Social Policy: Equitable opportunities for every child
Promoting strategies to reduce child poverty.
The most unequal region in the world
In Latin America and the Caribbean, 72 million children between the ages of 0 and 14 live in poverty and, of these, 28.3 million live in extreme poverty. In addition, Latin America and the Caribbean is currently the most unequal region in the world. For example, poverty is 20 points higher in rural than urban areas, and twice as much among indigenous or afro-descendant population as in the rest of the population. Also, the incidence of poverty for children under 14 is significantly higher than in other age groups. The various dimensions of inequality in the region - income, gender, geographic or ethnic-racial belonging - are related and potentiated, and drastically affect the opportunities and the fulfillment of children and adolescents` rights.
Socioeconomic inequality goes hand in hand with differences in access to services and social rights such as education, health or social protection. If these access gaps are not addressed deliberately through public policy action, they result in inequality for girls and boys, with devastating impact on their development, even from the beginning of their lives.
At UNICEF we are convinced that it is possible for all children and adolescents to have an equal opportunity in life to develop their full potential. With a presence in 36 countries and territories in the region, we work with governments, communities, academia, think tanks and the private sector to promote, design and implement efficient and effective social policies to reverse the conditions of poverty and inequality that affect children and adolescents.
In Social Policy, we focus on 4 strategic areas:
UNICEF understands poverty not only as the lack of income in the households for the satisfaction of needs but also as deprivations in essential aspects of children and adolescents` life rights such as health, nutrition, education, water, sanitation, and housing. For this reason, we conceptualize child poverty from a multidimensional perspective, and, in a special way, we promote its use for the evaluation of social policies and for the design of interventions with the aim of improving the well-being of children and adolescents.
Social protection is understood as the set of public and private policies and programs aimed at preventing, reducing and eliminating the economic and social vulnerabilities that lead to poverty and deprivation during the course of life. UNICEF's work focuses on the strengthening and/or adaptation of national social protection systems so that they meet the specific needs of children, adolescents, and their families.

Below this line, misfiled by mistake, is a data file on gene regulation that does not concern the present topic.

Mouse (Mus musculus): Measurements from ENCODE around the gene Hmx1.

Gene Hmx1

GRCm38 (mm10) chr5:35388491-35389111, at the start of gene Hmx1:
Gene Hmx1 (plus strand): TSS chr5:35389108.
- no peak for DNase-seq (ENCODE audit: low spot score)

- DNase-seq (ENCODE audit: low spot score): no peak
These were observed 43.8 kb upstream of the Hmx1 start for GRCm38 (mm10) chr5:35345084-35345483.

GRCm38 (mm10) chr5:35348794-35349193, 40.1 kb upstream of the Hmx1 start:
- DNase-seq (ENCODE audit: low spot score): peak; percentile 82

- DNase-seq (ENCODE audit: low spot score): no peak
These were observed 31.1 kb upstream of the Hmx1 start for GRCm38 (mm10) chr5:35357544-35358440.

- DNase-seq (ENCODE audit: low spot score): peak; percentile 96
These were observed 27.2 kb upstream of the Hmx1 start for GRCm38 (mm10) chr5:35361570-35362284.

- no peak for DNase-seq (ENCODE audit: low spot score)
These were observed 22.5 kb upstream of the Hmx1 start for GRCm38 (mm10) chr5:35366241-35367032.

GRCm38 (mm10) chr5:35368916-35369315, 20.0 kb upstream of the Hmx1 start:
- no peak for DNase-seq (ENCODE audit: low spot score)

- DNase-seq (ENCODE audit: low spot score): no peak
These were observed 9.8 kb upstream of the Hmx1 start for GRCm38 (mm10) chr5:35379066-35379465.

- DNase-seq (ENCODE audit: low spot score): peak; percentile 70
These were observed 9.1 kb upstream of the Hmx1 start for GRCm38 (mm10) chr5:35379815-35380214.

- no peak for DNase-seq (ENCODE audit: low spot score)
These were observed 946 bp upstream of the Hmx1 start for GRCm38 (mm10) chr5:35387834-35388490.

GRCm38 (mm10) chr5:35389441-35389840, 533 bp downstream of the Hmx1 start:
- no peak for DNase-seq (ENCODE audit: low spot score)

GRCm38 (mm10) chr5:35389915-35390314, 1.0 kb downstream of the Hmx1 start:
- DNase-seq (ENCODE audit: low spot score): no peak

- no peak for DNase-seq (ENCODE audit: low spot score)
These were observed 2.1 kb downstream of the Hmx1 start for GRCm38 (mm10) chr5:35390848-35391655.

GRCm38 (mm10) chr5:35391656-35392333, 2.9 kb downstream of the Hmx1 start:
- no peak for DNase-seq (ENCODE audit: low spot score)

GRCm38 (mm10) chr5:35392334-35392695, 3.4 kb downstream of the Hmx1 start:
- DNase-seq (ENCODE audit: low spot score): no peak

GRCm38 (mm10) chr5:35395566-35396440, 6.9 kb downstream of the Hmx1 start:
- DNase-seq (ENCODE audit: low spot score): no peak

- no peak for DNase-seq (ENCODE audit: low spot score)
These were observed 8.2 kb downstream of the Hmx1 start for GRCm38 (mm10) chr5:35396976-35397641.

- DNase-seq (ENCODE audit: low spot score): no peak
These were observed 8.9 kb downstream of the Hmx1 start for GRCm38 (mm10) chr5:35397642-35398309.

PUBLIC FINANCE FOR CHILDREN:
The fight against child poverty, the reduction of inequalities and the strengthening of social protection systems in the region are enabled by sufficient and effective public investment. A timely and equitable investment in childhood and adolescence contributes to equal opportunities and facilitates social mobility. UNICEF seeks to support the mobilization, allocation, and utilization of public financial resources to obtain sustainable and equitable results for children. The strategic focus is based on the generation of evidence, the support in the budgetary processes and frameworks generation, as well as the monitoring of budget implementation.
DECENTRALIZATION & LOCAL GOVERNANCE:
Latin America and the Caribbean is the second most populated and unequal region in the world. The region presents challenges to address the inequalities and shortcomings that compromise the development possibilities of children and adolescents. Currently, 4 out of every 5 children and adolescents live in urban areas, 51.2% of those living in cities live with precarious housing conditions and 8.6% do not have access to adequate prenatal care, among other indicators. From UNICEF we work on the development of a regional action strategy child-friendly cities, which will allow qualitative and quantitative data for decision making and policy formulation sensitive to childhood and adolescence.